It is also worth noting that all the PPP arrangements were entered into after value for money analysis by the Ghana Institute of Surveyors.  The partnerships have been undertaken with credible investors.  In entering into these joint ventures, GAF is using its lands as equity while the partners are providing funds to undertake the projects for the benefit of the entire Armed Forces.

It is rather unfortunate that the signatories of the statement for ASISS, all being retired officers, ignored all the avenues available to them to cross check the veracity of their information but rather chose this method to make their concerns known to the Military.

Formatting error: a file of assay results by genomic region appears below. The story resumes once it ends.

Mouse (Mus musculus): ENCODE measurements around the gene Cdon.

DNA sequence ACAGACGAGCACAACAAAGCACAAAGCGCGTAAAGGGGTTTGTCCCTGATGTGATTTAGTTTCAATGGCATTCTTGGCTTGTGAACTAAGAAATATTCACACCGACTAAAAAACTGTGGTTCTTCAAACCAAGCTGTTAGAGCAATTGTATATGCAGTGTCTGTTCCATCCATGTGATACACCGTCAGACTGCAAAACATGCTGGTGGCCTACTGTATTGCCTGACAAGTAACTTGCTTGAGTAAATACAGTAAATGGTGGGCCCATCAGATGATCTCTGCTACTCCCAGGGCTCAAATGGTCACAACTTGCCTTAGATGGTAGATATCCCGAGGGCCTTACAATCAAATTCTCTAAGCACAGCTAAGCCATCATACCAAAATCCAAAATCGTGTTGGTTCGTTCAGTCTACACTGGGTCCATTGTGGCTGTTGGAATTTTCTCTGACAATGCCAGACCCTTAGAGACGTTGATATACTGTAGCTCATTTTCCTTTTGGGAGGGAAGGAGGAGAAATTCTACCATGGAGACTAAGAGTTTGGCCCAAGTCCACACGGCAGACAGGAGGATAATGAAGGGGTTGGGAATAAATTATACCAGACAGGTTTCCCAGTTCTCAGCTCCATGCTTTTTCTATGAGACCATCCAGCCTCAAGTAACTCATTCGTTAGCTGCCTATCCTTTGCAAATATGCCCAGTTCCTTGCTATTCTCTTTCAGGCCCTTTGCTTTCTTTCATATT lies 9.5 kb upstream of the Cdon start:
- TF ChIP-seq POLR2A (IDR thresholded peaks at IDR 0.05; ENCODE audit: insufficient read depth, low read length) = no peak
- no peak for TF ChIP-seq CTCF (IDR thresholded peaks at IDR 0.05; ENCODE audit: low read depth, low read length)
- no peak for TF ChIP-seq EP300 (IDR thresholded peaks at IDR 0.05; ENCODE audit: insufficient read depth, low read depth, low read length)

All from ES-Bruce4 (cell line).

E Aggrey-Quashie                                               
Lieutenant Colonel                                                                                                                                          
Acting Director Public Relations